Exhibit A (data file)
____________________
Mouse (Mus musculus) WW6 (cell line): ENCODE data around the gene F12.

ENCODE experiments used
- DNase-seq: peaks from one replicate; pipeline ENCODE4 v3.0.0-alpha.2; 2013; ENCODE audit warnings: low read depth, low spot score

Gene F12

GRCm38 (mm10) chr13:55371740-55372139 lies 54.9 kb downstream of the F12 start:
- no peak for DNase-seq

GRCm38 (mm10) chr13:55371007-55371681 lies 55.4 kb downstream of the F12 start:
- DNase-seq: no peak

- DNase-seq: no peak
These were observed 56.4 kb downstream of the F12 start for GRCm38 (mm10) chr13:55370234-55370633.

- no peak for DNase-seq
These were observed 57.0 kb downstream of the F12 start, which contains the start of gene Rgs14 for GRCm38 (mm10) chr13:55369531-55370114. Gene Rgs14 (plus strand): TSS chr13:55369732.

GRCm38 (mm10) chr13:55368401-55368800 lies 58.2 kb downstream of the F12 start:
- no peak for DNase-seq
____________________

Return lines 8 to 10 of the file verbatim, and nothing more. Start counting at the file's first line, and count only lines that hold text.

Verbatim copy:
- DNase-seq: no peak

- DNase-seq: no peak
These were observed 56.4 kb downstream of the F12 start for GRCm38 (mm10) chr13:55370234-55370633.